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SUNRAY, TEXAS

Moore County, Texas Panhandle

361'9"N 10149'26"W (36.019280, -101.823860)
FM 119 and FM 281
14 miles NE of Dumas
10 miles E of Cactus
64 miles N of Amarillo via I-27
Population: 1,926 (2010) 1,950 (2000) 1,729 (1990)

Book Hotel: Dumas Hotels

History in a Pecan Shell

By Texas standards, Sunray arrived late; materializing with the oil boom of 1929.

Named after the Sunray Oil Company in 1931, the town had previously been known as Altman.

The town had a post office in 1930 and incorporated in 1937.

School students were bussed to Dumas after their numbers overwhelmed the local school. The population has remained between 1,500 and 2,000 from the 1950s until the present.


Dumas-Sunray Disaster - See Forum
Sunray Memorial Plaza

Sunray Texas - Sunray Memorial
Sunray Memorial
Photo courtesy Barclay Gibson, August 2009
Sunray Texas - Sunray Memorial -  Fireman Statue

Photo courtesy Barclay Gibson, August 2009
More Texas Monument & Statues

Sunray Texas - Sunray Memorial Plaza
Sunray Memorial Plaza
Photo courtesy Barclay Gibson, August 2009
Sunray Texas - Sunray Memorial plaque
Photo courtesy Barclay Gibson, August 2009
Sunray Texas - Sunray Memorial plaque
Photo courtesy Barclay Gibson, August 2009
Sunray Texas - Sunray Memorial Fountain
Sunray Memorial Fountain
Photo courtesy Barclay Gibson, August 2009
Sunray Texas - Lane Memorial Cemetery
Lane Memorial Cemetery
Photo courtesy Barclay Gibson, August 2009
Sunray Texas - Grave Marker Lewis A. Broxson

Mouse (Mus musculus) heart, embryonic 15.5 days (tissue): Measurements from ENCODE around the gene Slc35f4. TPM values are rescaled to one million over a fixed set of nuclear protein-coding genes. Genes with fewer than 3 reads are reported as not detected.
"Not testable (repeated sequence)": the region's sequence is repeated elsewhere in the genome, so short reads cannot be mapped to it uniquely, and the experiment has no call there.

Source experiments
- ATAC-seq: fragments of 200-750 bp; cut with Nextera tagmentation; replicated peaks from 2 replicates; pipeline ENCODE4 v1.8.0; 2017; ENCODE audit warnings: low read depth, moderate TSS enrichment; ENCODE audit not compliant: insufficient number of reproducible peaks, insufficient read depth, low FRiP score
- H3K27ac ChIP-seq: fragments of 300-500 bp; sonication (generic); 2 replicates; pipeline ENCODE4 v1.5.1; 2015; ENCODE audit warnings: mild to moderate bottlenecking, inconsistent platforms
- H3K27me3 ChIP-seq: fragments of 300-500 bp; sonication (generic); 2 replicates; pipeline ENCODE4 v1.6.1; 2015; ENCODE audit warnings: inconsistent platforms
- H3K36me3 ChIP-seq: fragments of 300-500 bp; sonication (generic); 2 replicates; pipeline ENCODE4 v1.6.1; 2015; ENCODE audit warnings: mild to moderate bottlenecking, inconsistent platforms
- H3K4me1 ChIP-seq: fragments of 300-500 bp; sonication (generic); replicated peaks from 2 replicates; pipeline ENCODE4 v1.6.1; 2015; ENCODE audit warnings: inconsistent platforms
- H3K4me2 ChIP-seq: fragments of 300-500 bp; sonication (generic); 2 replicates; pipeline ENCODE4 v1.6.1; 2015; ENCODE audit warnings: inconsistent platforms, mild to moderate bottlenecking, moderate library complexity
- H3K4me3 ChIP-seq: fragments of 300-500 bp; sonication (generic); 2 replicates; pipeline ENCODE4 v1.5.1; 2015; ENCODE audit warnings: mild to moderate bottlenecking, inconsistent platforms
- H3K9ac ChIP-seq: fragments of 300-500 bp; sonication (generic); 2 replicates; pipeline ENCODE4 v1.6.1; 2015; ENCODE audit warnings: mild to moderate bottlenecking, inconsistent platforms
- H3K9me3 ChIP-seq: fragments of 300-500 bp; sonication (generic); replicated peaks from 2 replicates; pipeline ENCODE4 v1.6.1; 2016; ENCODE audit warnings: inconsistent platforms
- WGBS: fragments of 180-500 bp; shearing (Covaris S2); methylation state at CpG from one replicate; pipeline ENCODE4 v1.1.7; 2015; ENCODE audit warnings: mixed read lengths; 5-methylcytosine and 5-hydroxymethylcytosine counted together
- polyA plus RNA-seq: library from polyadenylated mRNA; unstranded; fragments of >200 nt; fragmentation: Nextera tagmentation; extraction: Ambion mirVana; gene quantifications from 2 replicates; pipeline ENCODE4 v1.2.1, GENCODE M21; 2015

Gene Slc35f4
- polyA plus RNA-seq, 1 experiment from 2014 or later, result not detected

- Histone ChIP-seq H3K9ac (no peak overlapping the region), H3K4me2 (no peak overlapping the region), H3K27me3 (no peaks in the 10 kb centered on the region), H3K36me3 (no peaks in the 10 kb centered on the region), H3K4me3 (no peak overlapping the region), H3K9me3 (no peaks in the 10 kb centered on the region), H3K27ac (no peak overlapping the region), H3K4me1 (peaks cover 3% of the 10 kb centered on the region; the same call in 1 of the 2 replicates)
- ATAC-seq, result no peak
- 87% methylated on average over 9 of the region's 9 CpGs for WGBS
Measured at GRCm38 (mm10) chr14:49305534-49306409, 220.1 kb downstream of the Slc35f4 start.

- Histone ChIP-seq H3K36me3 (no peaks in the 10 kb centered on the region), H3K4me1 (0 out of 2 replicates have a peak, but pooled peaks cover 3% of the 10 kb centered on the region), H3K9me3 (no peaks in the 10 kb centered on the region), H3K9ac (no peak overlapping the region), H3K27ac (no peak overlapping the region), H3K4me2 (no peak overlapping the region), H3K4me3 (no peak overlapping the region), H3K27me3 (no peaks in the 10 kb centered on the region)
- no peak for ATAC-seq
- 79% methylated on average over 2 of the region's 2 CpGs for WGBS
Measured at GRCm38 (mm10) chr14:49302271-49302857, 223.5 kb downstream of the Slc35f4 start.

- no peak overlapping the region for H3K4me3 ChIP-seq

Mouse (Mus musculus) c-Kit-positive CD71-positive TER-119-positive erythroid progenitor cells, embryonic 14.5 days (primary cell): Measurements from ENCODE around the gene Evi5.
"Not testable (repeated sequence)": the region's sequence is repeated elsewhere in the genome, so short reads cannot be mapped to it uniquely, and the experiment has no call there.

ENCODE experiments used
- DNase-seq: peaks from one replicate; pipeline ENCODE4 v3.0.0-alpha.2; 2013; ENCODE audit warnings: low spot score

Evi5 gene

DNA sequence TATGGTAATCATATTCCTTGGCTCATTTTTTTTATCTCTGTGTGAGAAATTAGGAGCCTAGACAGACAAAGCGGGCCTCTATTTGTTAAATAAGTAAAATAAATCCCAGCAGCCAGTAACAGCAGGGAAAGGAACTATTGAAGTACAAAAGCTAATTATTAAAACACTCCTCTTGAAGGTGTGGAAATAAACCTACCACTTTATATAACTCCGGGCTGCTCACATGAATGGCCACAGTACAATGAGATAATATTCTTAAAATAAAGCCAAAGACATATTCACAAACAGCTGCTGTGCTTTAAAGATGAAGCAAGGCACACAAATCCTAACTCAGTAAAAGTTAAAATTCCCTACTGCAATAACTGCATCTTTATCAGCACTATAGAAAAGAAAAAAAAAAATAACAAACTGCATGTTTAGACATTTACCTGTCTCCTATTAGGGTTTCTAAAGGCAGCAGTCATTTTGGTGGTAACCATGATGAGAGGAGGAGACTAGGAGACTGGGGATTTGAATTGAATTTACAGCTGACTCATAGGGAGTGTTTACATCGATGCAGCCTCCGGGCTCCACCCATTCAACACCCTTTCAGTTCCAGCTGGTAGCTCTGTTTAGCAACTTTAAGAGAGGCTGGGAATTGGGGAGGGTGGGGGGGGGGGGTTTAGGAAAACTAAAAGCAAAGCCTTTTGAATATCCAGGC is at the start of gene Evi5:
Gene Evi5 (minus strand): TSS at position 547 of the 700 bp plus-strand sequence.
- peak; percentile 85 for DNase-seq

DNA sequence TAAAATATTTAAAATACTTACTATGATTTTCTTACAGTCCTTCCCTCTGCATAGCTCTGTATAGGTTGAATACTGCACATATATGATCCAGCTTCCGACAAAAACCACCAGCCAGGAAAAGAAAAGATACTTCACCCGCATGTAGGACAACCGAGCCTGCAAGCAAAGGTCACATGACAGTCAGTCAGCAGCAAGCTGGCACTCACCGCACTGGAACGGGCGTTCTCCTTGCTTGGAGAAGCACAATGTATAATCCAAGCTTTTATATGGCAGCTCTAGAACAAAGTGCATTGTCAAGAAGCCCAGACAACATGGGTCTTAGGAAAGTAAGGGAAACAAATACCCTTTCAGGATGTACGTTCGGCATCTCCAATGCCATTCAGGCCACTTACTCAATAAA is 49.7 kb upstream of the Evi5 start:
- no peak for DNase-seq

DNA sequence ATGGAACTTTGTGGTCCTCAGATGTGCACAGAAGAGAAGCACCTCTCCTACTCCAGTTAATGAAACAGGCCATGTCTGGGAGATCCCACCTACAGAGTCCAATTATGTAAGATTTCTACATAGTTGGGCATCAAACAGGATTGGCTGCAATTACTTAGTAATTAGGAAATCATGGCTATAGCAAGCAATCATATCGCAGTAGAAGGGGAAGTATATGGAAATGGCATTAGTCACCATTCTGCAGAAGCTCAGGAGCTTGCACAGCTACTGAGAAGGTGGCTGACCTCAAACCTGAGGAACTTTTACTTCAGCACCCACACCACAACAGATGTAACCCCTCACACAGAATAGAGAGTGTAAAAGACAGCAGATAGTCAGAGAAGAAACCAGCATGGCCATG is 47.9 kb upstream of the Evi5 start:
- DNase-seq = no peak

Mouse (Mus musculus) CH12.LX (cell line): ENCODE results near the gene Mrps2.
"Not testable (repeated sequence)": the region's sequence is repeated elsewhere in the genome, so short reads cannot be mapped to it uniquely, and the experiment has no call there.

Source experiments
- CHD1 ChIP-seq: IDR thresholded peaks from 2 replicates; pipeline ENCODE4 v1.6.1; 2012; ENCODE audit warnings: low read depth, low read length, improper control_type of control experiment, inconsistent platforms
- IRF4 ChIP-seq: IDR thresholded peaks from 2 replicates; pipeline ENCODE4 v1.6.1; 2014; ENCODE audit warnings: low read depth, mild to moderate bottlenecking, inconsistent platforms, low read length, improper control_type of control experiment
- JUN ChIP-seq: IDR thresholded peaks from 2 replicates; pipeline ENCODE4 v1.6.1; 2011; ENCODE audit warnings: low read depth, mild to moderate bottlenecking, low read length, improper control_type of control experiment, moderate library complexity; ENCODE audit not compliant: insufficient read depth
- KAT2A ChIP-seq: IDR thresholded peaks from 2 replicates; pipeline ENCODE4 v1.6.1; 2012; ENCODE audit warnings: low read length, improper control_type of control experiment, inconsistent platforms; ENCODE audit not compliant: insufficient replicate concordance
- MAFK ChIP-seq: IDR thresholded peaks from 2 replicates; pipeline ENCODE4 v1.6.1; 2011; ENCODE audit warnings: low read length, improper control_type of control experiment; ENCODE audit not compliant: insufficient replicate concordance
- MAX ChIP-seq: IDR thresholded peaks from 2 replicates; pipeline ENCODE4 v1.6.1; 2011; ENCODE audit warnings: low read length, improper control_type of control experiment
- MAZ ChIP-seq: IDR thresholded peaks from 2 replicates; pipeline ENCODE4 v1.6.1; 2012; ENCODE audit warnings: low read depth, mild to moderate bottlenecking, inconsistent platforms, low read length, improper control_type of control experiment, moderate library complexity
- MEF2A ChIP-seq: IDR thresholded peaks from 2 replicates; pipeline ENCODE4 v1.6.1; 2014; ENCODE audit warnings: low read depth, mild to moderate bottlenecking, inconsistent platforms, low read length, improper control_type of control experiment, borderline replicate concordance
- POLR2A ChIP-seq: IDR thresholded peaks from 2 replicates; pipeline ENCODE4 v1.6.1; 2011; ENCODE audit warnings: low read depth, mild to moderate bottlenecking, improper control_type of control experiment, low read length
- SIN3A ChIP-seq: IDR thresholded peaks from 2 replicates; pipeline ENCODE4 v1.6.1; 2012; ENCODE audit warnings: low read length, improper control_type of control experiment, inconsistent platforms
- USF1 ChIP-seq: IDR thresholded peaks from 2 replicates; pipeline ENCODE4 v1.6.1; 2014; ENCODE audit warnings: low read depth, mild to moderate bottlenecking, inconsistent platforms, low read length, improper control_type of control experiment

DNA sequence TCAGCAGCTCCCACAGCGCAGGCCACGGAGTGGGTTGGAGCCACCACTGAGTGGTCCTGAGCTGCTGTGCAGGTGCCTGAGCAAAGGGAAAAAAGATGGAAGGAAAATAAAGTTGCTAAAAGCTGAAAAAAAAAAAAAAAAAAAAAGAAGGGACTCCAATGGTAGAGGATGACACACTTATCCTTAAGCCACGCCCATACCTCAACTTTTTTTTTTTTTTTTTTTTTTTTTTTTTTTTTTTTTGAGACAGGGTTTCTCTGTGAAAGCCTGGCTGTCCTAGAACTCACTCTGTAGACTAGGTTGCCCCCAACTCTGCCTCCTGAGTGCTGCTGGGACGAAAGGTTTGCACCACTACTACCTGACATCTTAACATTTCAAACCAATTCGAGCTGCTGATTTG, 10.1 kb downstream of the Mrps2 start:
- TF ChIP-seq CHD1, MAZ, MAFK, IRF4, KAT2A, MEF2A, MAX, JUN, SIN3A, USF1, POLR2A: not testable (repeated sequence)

Lewis A. Broxson Grave Marker
Photo courtesy Barclay Gibson, August 2009
Sunray Texas - Grave Marker  - Gilford Corse
Gilford Corse Grave Marker
Photo courtesy Barclay Gibson, August 2009
Sunray Texas - Grave Marker  - Durwood C. Lilley
Durwood C. Lilley Grave Marker
Photo courtesy Barclay Gibson, August 2009
Sunray Texas - Grave Marker  - Claude L. Emmett
Claude L. Emmett Grave Marker
Photo courtesy Barclay Gibson, August 2009
Texas Fireman's Memorial, Austin Texas Capitol Grounds
The Fireman's Monument on the Capitol Grounds in Austin is inscribed with Sunray's name from the July 29, 1956 fire.
See Forum


TE photo 10-04

Sunray Texas Forum

  • Subject: July 29, 1956. Sunray/Shamrock Refinery fire
    I would like to add to my brother's, Randy Foshee, comments from 2006. I spent time with my Dad, Darce Foshee, a couple of years ago talking about the fire. In my brother's comments he mentions the men running when they realized the tank had blown. I asked Dad what went through his mind at that moment. He had said the flames were over their heads and coming down, and he thought, "Let's get it over with." I've never felt more proud of my Dad than at that moment. I thank God that I got to have that conversation with him. The family of Ray Biles, one of Dad's best friends, wasn't afforded that opportunity, and I grieve for them after all these years. Ray lives in my memory because of the good times Dad has shared about him. I just thought people should know more of the personal story involved in "the moment". - Jamey Foshee, May 03, 2012

  • Subject: Refinery Fire